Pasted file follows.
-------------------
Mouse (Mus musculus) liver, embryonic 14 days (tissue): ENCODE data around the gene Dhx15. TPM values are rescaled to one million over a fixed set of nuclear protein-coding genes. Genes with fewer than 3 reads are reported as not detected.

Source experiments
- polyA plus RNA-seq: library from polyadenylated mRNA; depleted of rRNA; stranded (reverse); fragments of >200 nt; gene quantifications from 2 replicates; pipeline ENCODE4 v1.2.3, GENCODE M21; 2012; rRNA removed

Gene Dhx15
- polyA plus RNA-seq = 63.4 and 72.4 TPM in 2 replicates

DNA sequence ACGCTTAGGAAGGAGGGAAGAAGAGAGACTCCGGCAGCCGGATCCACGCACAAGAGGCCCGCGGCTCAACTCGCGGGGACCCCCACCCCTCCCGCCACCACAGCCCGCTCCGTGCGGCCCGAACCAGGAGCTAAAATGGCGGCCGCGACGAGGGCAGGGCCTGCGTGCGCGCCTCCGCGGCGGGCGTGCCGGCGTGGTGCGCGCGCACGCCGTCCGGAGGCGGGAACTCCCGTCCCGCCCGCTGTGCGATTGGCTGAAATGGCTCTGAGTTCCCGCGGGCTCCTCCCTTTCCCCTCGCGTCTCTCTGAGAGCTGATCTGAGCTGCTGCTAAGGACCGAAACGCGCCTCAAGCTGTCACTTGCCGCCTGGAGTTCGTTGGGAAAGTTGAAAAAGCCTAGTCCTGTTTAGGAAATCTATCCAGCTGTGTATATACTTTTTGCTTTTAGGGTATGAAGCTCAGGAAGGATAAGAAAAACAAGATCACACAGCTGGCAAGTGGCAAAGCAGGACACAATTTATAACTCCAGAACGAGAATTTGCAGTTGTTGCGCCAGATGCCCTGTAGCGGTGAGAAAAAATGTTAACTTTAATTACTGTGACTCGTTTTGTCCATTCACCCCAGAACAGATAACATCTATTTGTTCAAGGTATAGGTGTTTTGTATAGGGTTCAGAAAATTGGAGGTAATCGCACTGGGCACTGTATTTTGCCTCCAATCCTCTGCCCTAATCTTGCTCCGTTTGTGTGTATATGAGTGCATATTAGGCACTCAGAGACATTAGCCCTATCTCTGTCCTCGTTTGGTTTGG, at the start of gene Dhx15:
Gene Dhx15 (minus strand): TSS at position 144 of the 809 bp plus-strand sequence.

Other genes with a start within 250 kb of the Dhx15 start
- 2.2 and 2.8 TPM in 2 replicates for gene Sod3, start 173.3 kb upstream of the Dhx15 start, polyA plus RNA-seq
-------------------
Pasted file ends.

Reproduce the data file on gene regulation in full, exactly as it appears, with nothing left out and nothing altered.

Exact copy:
Mouse (Mus musculus) liver, embryonic 14 days (tissue): ENCODE data around the gene Dhx15. TPM values are rescaled to one million over a fixed set of nuclear protein-coding genes. Genes with fewer than 3 reads are reported as not detected.

Source experiments
- polyA plus RNA-seq: library from polyadenylated mRNA; depleted of rRNA; stranded (reverse); fragments of >200 nt; gene quantifications from 2 replicates; pipeline ENCODE4 v1.2.3, GENCODE M21; 2012; rRNA removed

Gene Dhx15
- polyA plus RNA-seq = 63.4 and 72.4 TPM in 2 replicates

DNA sequence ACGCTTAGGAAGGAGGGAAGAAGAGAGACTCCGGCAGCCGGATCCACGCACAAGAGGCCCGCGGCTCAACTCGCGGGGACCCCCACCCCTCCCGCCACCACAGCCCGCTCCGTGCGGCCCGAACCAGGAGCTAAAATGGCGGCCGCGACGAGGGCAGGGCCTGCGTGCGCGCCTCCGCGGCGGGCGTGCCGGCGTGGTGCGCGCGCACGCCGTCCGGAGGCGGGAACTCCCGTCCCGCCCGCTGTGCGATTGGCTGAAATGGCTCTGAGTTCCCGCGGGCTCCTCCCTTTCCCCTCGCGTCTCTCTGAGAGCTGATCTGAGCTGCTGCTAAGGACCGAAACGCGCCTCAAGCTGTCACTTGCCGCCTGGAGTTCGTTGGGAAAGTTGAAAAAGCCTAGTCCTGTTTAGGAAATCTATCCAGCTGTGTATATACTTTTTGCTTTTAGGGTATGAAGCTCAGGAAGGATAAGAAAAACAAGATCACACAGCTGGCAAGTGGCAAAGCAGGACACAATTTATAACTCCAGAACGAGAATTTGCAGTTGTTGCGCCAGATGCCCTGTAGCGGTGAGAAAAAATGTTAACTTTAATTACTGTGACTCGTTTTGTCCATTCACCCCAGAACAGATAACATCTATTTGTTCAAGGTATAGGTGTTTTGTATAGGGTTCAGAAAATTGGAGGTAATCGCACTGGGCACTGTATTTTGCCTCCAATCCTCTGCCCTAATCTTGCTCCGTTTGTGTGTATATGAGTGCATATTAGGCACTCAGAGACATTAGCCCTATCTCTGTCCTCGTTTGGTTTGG, at the start of gene Dhx15:
Gene Dhx15 (minus strand): TSS at position 144 of the 809 bp plus-strand sequence.

Other genes with a start within 250 kb of the Dhx15 start
- 2.2 and 2.8 TPM in 2 replicates for gene Sod3, start 173.3 kb upstream of the Dhx15 start, polyA plus RNA-seq